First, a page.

Category: Logical consequence

A result (also called upshot) is the final consequence of a sequence of actions or events expressed qualitatively or quantitatively. Possible results include advantage, disadvantage, gain, injury, los
Double turnstile
In logic, the symbol ⊨, ⊧ or is called the double turnstile. It is often read as "entails", "models", "is a semantic consequence of" or "is stronger than". It is closely related to the turnstile symbo
Monotonicity of entailment
Monotonicity of entailment is a property of many logical systems that states that the hypotheses of any derived fact may be freely extended with additional assumptions. In sequent calculi this propert
Entailment (linguistics)
Linguistic entailments are entailments which arise in natural language. If a sentence A entails a sentence B, sentence A cannot be true without B being true as well. For instance, the English sentence
Paradoxes of material implication
The paradoxes of material implication are a group of formulae that are intuitively false but treated as true in systems of logic that interpret the conditional connective as material conditional. On t
In mathematics, a theorem is a statement that has been proved, or can be proved. The proof of a theorem is a logical argument that uses the inference rules of a deductive system to establish that the
Rational consequence relation
In logic, a rational consequence relation is a non-monotonic consequence relation satisfying certain properties listed below.
Critical thinking
Critical thinking is the analysis of available facts, evidence, observations, and arguments to form a judgement. The subject is complex; several different definitions exist, which generally include th
Logical consequence
Logical consequence (also entailment) is a fundamental concept in logic, which describes the relationship between statements that hold true when one statement logically follows from one or more statem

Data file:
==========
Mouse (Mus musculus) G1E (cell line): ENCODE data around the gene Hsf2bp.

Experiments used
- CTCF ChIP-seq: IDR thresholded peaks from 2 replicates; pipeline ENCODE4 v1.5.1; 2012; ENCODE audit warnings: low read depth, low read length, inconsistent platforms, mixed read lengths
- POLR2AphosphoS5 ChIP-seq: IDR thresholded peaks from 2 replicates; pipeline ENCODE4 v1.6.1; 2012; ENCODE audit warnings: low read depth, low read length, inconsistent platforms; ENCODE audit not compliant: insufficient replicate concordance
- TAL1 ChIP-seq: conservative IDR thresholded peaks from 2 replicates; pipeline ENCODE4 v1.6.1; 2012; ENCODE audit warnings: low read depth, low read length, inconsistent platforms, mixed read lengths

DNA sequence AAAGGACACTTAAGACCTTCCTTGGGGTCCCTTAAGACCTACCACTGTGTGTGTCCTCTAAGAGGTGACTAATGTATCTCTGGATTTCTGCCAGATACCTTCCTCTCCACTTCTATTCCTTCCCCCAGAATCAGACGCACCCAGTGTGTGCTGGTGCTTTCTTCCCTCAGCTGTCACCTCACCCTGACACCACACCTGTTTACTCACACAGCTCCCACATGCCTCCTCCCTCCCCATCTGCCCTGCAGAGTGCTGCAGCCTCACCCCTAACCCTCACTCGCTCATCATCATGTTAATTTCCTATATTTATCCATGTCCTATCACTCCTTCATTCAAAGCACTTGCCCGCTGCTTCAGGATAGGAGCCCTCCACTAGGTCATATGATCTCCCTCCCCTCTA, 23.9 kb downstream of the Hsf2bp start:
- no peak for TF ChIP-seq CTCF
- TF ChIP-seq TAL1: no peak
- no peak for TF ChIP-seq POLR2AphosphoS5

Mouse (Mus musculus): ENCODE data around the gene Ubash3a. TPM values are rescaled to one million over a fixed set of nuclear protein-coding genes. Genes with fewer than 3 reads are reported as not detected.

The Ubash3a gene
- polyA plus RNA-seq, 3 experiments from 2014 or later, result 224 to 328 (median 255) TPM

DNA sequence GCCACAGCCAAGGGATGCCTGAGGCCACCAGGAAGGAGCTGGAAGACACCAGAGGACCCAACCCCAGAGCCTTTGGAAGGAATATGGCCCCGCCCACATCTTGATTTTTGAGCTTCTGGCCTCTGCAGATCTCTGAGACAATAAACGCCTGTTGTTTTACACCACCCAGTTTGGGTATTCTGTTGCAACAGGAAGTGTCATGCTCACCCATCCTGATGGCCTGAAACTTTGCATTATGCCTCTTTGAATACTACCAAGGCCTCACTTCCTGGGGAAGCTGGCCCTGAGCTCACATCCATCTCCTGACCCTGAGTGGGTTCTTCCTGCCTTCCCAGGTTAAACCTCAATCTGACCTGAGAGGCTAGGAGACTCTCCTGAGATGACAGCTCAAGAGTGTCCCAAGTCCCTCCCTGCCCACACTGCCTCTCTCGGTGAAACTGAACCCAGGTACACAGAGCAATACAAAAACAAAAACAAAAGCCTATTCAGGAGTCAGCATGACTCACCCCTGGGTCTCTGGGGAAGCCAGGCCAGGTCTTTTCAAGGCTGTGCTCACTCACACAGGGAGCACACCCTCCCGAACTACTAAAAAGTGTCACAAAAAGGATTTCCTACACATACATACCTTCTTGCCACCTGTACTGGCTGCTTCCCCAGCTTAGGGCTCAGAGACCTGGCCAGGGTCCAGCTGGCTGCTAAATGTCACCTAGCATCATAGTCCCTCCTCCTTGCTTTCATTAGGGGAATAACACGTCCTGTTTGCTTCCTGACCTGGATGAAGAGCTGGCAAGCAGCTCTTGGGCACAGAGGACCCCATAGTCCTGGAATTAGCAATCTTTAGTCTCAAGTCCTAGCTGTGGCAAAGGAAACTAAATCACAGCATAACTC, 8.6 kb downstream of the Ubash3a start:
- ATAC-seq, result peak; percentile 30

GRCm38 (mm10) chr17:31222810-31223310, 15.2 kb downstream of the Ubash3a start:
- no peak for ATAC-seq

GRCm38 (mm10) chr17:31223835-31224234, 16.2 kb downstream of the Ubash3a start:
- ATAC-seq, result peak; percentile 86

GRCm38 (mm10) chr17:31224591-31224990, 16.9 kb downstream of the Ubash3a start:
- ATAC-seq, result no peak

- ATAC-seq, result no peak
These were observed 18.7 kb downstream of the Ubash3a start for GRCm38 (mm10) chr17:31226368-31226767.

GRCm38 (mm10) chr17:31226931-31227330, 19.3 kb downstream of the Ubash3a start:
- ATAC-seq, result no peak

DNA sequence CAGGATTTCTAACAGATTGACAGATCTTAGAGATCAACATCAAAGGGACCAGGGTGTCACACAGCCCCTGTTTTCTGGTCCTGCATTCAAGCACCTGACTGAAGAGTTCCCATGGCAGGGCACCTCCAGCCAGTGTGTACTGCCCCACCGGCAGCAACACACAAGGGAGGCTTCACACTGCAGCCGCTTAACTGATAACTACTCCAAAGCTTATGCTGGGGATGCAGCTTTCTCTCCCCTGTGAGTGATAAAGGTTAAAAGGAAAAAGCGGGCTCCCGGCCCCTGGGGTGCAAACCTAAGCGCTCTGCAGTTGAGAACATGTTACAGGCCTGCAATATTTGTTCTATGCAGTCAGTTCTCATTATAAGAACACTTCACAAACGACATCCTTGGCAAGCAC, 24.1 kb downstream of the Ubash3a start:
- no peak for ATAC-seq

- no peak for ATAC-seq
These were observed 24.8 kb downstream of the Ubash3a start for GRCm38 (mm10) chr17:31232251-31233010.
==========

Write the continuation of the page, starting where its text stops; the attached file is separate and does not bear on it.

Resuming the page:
Deductive closure
In mathematical logic, a set of logical formulae is deductively closed if it contains every formula that can be logically deduced from , formally: if always implies . If is a set of formulae, the dedu
No description available.
No description available.
Therefore sign
In logical argument and mathematical proof, the therefore sign, ∴, is generally used before a logical consequence, such as the conclusion of a syllogism. The symbol consists of three dots placed in an
Textual entailment
Textual entailment (TE) in natural language processing is a directional relation between text fragments. The relation holds whenever the truth of one text fragment follows from another text. In the TE
Material conditional
The material conditional (also known as material implication) is an operation commonly used in logic. When the conditional symbol is interpreted as material implication, a formula is true unless is tr
Idempotency of entailment
Idempotency of entailment is a property of logical systems that states that one may derive the same consequences from many instances of a hypothesis as from just one. This property can be captured by
A consequent is the second half of a hypothetical proposition. In the standard form of such a proposition, it is the part that follows "then". In an implication, if P implies Q, then P is called the a
Tautological consequence
In propositional logic, tautological consequence is a strict form of logical consequence in which the tautologousness of a proposition is preserved from one line of a proof to the next. Not all logica
Inferences are steps in reasoning, moving from premises to logical consequences; etymologically, the word infer means to "carry forward". Inference is theoretically traditionally divided into deductio
An argument is a statement or group of statements called premises intended to determine the degree of truth or acceptability of another statement called conclusion. Arguments can be studied from three
Situation, task, action, result
The situation, task, action, result (STAR) format is a technique used by interviewers to gather all the relevant information about a specific capability that the job requires. * Situation: The interv
Logical equivalence
In logic and mathematics, statements and are said to be logically equivalent if they have the same truth value in every model. The logical equivalence of and is sometimes expressed as , , , or , depen
Follows from
No description available.
Turnstile (symbol)
In mathematical logic and computer science the symbol has taken the name turnstile because of its resemblance to a typical turnstile if viewed from above. It is also referred to as tee and is often re